Previous to my arrival on Isla, I have prepared a list of restaurants that I intend to visit again or try for the first time.  The idea of going to a single Isla restaurant more than once during my stay, never ever crosses my mind.  And yet during my 2011 visit I went to La Lomita, Tino’s (the Rib Man), La Brisa’s Grill and Fredy’s twice each and Chuuk Kay and Bally Hoo three times each!

Since Bally Hoo is close to the ferry, it was our destination of choice when D and Daughter #1 arrived.


It also made sense to watch the sunset from there before boarding the ferry to start our journey home on departure day.  While savouring Isla for our last moments, we feasted on shrimp ceviche one more time.

Both days we went ga-ga for the fresh caught fish and chips (although I do wish that they hadn’t resorted to serving frozen fries). 

But I could eat that fish every single day and wouldn’t even use a fork,  just pick the fillets up like a chicken finger and dunk them into the tangy tartar sauce. We also sampled the fish tacos-equally good.

On one occasion we stopped to have breakfast.  The coffee was steaming hot and poured often.  The setting was gorgeous and breakfast pretty darn good too. 

To be honest: I was on Isla, surrounded by the most stunning view, with my best girlfriend (who doesn’t live in the same city as me and so we only see each other twice a year)-it wasn’t about the food that day.  

Below is a photo of a Bally Hoo which are frequently used as bait for saltwater sportsmen.  They attract tuna, sailfish, mahi mahi and dorada.  As you dine on the stilted platform of the restaurant, they swim all around you in the shallow water.

Ahh Isla-my beloved second home. 

Kath’s quote:  “The only kind of seafood I trust is the fish stick, a totally featureless fish that doesn’t have eyeballs or fins.” –Dave Barry

Greek Spin on Classic Macaroni and Cheese


I have not posted a recipe to share in a very long time.  The truth is that I have not been home to prepare a meal in a very long time.  I have been to four fund-raising events involving food in the past four days.  I have another one tomorrow…..  Do you see how Manitobans love to celebrate life with food?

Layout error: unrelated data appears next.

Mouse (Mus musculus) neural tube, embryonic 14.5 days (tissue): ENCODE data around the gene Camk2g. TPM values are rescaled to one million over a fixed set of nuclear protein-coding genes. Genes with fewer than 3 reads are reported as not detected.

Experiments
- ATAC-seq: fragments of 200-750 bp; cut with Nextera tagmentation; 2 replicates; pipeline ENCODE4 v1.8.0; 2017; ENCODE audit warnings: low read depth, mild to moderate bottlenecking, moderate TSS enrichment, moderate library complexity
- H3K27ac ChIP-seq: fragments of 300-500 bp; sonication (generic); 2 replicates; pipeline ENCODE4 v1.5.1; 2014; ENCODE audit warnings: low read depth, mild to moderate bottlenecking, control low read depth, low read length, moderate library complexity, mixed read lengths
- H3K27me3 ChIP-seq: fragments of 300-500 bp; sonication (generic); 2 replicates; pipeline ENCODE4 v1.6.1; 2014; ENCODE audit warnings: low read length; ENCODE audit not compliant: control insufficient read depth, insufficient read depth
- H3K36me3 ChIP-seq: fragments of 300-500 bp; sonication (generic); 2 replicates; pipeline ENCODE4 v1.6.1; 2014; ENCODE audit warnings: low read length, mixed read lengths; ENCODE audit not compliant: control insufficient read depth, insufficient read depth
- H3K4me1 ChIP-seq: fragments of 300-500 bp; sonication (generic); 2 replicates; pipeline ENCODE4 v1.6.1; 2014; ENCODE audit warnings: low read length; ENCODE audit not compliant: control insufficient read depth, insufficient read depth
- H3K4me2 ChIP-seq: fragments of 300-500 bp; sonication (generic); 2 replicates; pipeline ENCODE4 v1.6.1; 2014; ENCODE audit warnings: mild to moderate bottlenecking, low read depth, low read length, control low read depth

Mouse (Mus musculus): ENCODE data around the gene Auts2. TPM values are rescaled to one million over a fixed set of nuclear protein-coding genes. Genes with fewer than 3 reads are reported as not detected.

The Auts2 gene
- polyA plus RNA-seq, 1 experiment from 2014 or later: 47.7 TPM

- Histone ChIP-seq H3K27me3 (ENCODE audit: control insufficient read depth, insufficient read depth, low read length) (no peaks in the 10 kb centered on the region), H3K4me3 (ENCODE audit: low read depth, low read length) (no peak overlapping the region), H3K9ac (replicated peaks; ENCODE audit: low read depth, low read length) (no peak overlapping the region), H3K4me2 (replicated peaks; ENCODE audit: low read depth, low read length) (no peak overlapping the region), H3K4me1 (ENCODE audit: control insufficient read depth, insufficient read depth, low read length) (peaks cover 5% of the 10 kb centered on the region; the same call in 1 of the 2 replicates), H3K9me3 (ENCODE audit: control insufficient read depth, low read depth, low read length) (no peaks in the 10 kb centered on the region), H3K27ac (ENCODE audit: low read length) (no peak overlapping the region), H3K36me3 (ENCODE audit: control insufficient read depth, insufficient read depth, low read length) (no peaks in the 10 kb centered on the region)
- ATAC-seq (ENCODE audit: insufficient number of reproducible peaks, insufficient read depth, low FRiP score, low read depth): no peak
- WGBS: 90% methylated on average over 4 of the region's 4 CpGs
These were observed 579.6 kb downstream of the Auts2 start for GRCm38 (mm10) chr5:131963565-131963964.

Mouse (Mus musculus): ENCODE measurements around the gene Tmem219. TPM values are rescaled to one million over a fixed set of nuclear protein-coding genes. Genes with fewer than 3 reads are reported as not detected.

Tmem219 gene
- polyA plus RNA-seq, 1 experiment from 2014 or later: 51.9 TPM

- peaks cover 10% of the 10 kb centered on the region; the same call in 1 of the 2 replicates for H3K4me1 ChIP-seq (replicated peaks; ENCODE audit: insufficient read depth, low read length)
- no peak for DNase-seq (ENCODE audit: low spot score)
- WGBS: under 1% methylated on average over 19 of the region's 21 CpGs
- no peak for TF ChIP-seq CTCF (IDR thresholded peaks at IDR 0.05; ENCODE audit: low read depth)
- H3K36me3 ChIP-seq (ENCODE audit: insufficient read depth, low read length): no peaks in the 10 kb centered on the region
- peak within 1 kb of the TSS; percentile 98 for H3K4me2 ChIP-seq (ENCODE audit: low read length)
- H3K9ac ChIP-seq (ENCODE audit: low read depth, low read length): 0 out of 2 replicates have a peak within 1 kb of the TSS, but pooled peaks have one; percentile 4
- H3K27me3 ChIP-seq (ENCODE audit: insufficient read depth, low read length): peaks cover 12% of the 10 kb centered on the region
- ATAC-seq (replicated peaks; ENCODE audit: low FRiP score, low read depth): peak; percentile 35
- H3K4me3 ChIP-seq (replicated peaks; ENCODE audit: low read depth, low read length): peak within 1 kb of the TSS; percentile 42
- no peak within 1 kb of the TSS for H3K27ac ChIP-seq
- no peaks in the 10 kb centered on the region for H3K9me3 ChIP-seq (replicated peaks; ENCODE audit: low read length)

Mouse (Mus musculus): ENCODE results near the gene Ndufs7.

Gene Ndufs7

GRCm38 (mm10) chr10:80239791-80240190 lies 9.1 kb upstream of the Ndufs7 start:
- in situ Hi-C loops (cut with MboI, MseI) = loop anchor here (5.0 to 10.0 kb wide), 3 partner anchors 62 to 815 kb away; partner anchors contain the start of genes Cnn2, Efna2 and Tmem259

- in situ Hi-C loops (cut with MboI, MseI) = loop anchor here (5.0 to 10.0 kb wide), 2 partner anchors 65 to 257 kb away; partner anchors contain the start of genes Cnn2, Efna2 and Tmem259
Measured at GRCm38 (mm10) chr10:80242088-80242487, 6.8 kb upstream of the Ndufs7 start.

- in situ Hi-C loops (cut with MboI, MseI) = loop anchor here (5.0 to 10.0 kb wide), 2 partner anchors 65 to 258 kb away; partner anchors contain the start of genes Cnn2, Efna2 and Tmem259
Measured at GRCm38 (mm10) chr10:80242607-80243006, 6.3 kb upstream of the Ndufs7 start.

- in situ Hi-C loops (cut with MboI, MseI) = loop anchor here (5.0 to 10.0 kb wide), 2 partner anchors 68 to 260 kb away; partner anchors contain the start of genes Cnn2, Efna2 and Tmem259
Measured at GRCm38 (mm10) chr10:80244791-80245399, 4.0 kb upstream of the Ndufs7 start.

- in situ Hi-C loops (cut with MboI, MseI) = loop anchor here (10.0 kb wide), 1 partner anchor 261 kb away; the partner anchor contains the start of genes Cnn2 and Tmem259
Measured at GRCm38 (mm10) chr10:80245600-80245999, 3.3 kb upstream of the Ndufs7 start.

You likely know that I am a lover of comfort food and especially carbs-being the bearer of affectionate nicknames such as “Potato-loving Polak” and “The Carb Queen”.  I find it interesting that the culinary world is recently embracing my obsessions with “souped up” poutine dishes and macaroni and cheese offerings. 

I still contend that my “Gourmet Mac and Cheese” listed under recipes is the best I’ve found, but for a delicious variation-you might want to try this:

4 c elbow macaroni (I used ziti)

3 T olive oil

1 onion, chopped (I used a purple onion for colour)

1 red pepper (I used yellow), cut into strips

1 clove garlic, chopped

1 small bag of spinach, chopped (I used frozen) 

salt to taste

3 T flour

3 c milk

pepper to taste

1/8 t nutmeg

2 c grated dill Havarti (I used mozzarella and garnished with 1 t oregano)

1 c crumbled feta

Kalamata olives, pitted and halved, quantity to taste

1/2 c bread crumbs

Cook the pasta according to package directions, drain and set aside.  While pasta is cooking soften veggies in 1 T of the olive oil in a skillet.  Add fresh or defrosted spinach after 5 mins.  Heat until spinach has wilted and then set aside in a bowl.  Wipe skillet clean and return to stove over med. heat.  Swirl in 2 T olive oil.  When hot, whisk in the flour.  Continue to whisk while adding the s & p and nutmeg.  Continue until flour is a light golden colour.  Slowly add the milk while continuing to stir and bring to a low boil.  When it has slightly thickened add the grated Havarti and then feta.  The feta will get melty but stay in chunks.  Combine all prepared ingredients in a casserole dish and top with bread crumbs.  Bring back up to temperature in the oven and then add 5 mins. under the broiler until the crumbs are brown.

I ran out of time for the last stage and so I added the veggies to the sauce and then tossed with the pasta.  I crumbled a little more feta and sprinkled the 1 t of oregano on top (instead of the bread crumbs) to serve.  Deelish!

Kath’s quote: “What I love about cooking is that after a hard day, there is something comforting about the fact that if you melt butter and add flour and then hot stock, it will get thick! It’s a sure thing! It’s a sure thing in a world where nothing is sure; it has a mathematical certainty in a world where those of us who long for some kind of certainty are forced to settle for crossword puzzles.”-Nora Ephron